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Norfolk Sister's life was an inspiration to many

SisterWinifredMaryBy David Patey
 
2009: When a nun writes an autobiography, you do not expect it to be called ‘The Men in My Life’. Then again, not many nuns are sent to prison by their Reverend Mother just after they have entered the Convent.
 
Sister Winifred Mary CAH, MBE, who has died at the age of 90, joined the Community of All Hallows at Ditchingham, South Norfolk,  when she was 49. Her sister was already a member of the Community, but Winifred Mary felt she should care for her mother before following her own vocation to the religious life.
 
Before coming to the Convent she had trained and worked as a teacher, and she expected that she would continue this work when she joined the Community. God had other ideas, however, and in 1972 the Community received a request from the Chaplain at Blundeston Prison to help with the pastoral work with the prisoners.
 
For the next 26 years Sr Winifred Mary visited prisoners and listened to their stories. She realised that many of them could not read or write, and so she taught them. Then she encouraged them to express themselves in poetry.
 
IN her book, she said: “Not all of them took to it but some did. They liked it. I started off with Kipling, who was one of my favourite poets – his poems often tell a story. Very gradually, some of the men began to write poetry for themselves. I was amazed at the quality of some of them. And when they got the hang of it, all their pent-up feelings began to come out in their writings: they could pour it all out. It was as though they had to empty themselves before they could take anything different in, any new way of life or a new attitude. And for those men who found a faith, that seemed to happen automatically.”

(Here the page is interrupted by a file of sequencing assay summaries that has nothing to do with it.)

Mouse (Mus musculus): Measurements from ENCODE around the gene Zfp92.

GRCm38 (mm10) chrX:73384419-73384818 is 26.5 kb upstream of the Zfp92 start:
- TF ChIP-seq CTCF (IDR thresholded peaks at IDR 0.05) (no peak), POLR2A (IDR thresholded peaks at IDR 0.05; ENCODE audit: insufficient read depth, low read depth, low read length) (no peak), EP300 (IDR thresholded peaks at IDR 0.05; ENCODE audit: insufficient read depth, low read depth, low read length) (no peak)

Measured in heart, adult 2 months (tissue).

In 1990, Sr Winifred Mary was awarded the MBE for her prison work. And she said: “I took an old prisoner with me to the Palace because I thought ‘He’s part of the reason I’ve got the MBE so why shouldn’t he come with me?’ And he did and he said it was the happiest day of his life.”
 
She was not only a teacher and prison chaplain: she trained as a horticulturalist under Percy Thrower, and put her skills to good use in designing the rockery in the Sisters’ garden at Ditchingham.
 
Sr Winifred Mary died on November 11. Her funeral was at the Convent Chapel on November 30 and then was buried in the Convent cemetery next to her sister.
 
Sr Winifred Mary was interviewed by Pat Richards in 2008, and Pat edited their conversations to produce ‘The men in my life’ (ISBN 978-0-9551267-6-5).

www.arcie.org.uk

Please add your tributes to, or memories of, Sister Winifred Mary below.

., 01/12/2009

Published: 01/12/2009
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